Vitamin C stimulates the production of collagen, a principal structural protein in our body responsible for blood vessel, skin, etc. integrity. In other words, having generous amounts of vitamin C in our body should delay wrinkles and sagging skin and help maintain a youthful skin appearance. However, remember that cooking and heat destroy vitamin C so watercress should be consumed raw and preferably fresh if you want to enjoy such wonderful benefits.
Reduces inflammation and offers antioxidant protection
The high amounts of vitamins C, A, K as well as antioxidants such as beta-carotene, lutein, zeaxanthin, manganese, etc. in watercress help reduce inflammation markers and protect cells and DNA against free radical damage and cancer. Research has identified inflammation as a starting point for chronic disease (cancer, diabetes, heart disease), whilst free radical damage buildup disrupts basic cellular processes, leading to tumors and cancer. Having a generous dietary intake of vitamins, minerals and antioxidants which protect both cell and DNA integrity constitutes, at this point, the best prevention method against diseases of any sort.
Boasts cancer-preventive properties
Watercress has been found to possess certain anticancer properties in the form of angiogenesis inhibition. Angiogenesis inhibitors are naturally present in our body and their main function is to prevent new blood vessels from forming. In many types of cancer, tumors stimulate the growth of new blood vessels to feed their own growth. Angiogenesis inhibitors block such processes induced by tumors and help prevent tumor vascularization. Without blood vessels to feed on, tumors are expected to eventually die or, at least, stop progressing. Angiogenesis inhibitors are currently being employed for cancer treatment. While eating watercress alone has not yet been found to cure cancer, it nonetheless stands out with quite impressive cancer-preventive properties.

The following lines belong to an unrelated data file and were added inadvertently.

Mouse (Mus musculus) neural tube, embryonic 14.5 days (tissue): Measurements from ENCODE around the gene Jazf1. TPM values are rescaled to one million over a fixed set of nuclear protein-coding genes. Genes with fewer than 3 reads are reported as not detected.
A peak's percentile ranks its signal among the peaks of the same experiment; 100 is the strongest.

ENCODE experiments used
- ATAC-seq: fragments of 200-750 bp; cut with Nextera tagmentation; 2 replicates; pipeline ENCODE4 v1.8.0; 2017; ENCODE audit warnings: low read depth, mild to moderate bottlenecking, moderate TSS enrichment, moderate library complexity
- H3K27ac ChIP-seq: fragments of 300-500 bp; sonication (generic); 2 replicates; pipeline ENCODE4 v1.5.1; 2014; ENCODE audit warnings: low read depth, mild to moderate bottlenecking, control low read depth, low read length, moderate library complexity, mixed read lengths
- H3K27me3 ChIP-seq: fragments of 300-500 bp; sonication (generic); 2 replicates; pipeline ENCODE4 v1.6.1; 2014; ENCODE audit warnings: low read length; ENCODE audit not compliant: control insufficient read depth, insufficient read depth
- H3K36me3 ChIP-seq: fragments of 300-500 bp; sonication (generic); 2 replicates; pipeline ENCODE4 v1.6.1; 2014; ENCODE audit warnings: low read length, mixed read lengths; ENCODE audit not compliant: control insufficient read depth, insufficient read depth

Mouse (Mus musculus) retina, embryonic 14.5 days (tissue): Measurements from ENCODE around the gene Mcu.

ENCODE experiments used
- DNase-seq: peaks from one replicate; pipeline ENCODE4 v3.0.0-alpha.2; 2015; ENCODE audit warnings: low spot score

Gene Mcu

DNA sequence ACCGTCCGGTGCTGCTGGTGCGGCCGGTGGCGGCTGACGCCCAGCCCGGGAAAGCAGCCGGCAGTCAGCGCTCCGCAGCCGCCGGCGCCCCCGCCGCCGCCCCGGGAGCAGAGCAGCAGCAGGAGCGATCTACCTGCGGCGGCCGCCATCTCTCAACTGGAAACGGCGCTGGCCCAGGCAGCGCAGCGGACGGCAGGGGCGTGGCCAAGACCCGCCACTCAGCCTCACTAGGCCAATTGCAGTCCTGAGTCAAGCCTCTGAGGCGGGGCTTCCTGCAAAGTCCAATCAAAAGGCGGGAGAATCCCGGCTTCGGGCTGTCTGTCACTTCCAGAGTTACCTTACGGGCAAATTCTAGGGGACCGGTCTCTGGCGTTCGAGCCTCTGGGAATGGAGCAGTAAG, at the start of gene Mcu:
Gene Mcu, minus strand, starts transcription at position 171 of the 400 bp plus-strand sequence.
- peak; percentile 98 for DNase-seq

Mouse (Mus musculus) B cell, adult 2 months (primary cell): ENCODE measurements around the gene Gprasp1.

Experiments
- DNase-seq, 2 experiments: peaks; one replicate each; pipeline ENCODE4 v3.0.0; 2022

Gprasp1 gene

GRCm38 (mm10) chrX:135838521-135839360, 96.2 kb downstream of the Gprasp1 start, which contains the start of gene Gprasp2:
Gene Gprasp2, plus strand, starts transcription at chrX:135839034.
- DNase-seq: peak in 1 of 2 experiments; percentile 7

Increases calcium absorption in bones and helps prevent osteoporosis
Watercress is a rich source of vitamin K (208%), a nutrient of great importance for bone health. Vitamin K not only optimizes calcium absorption in bones and teeth, but also regulates delicate hormonal processes which regulate the body’s natural bone renewal mechanism. In simpler words, eating vitamin K-rich foods such as chard, endives, Brussels sprouts or watercress prevents bone demineralization, osteoporosis and bone fractures.
Helps prevent arterial calcification and atherosclerosis
Vitamin K deficiency, especially when paired with a high calcium intake, causes calcium to be deposited in other areas than our bones, namely heart valves and arteries. This abnormal calcium deposits are known as arterial calcification and can be prevented and reversed by means of an adequate vitamin K intake. If left to progress, arterial calcification will ultimately lead to atherosclerosis and heart disease (stroke, heart attack).
Side effects and contraindications
However, there are two important things to consider when it comes to eating watercress:
Increased risk of blood clots
Due to its high vitamin K content (208%), watercress supports blood coagulation processes which means it might interfere with anticoagulant medication (blood thinners) if consumed in excessive amounts. If you are prescribed blood thinners such as warfarin, please consult with your doctor prior to including vitamin K-rich foods such as watercress, endives, curly endives, Brussels sprouts, chives, chard or garden cress in your diet. Also see the benefits of garden cress.
Risk of parasitic infections
Make sure you know where your watercress comes from. If grown in improper conditions, fertilized with manure, for instance, watercress may have the common liver fluke known as Fasciola hepatica. The liver fluke is a parasite also inhabiting sheep and can be transmitted to humans easily via infested foods.